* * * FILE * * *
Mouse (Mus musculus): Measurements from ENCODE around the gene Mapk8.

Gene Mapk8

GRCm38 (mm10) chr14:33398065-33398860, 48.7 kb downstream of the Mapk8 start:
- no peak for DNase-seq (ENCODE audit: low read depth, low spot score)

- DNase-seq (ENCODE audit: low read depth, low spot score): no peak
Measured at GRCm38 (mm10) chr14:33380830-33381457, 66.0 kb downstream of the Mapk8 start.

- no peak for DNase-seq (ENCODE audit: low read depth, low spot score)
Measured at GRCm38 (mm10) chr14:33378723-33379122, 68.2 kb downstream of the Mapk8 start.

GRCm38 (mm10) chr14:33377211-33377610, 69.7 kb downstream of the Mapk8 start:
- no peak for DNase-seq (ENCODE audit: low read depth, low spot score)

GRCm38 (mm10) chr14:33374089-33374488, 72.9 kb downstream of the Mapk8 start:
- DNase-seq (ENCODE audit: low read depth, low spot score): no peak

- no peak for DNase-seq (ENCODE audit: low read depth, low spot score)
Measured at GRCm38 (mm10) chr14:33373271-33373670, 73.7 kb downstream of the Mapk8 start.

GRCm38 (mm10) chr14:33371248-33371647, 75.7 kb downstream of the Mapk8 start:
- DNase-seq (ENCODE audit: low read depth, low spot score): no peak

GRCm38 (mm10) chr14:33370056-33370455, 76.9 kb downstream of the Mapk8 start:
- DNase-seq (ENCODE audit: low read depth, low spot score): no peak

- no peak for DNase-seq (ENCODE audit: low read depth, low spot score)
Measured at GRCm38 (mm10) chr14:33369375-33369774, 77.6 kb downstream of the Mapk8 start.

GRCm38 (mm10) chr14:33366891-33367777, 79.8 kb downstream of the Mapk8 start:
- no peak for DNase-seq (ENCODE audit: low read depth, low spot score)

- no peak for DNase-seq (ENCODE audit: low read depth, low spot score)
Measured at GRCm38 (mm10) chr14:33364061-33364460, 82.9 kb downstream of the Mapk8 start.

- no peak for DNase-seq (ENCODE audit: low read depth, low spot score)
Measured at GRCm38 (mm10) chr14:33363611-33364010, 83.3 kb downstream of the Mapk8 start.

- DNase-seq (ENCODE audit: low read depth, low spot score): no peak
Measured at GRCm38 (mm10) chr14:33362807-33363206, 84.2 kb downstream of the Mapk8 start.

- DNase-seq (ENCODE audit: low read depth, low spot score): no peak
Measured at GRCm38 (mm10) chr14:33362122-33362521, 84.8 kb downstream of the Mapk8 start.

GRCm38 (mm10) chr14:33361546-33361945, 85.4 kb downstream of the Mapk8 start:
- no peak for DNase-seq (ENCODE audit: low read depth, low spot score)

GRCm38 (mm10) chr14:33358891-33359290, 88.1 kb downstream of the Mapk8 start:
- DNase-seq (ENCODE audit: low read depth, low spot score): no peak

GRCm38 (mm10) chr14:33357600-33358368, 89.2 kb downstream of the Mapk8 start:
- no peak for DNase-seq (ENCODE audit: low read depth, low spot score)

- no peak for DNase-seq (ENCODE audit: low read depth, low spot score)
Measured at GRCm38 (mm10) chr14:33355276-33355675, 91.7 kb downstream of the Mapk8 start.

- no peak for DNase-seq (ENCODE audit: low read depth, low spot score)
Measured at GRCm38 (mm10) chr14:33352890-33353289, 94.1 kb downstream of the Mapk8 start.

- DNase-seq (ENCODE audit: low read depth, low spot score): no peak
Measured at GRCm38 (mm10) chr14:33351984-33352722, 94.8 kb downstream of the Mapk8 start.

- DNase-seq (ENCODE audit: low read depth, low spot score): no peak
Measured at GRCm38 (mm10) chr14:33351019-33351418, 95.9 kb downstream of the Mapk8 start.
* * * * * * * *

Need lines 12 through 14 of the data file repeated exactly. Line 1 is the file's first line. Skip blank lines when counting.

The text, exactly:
- DNase-seq (ENCODE audit: low read depth, low spot score): no peak

- no peak for DNase-seq (ENCODE audit: low read depth, low spot score)
Measured at GRCm38 (mm10) chr14:33373271-33373670, 73.7 kb downstream of the Mapk8 start.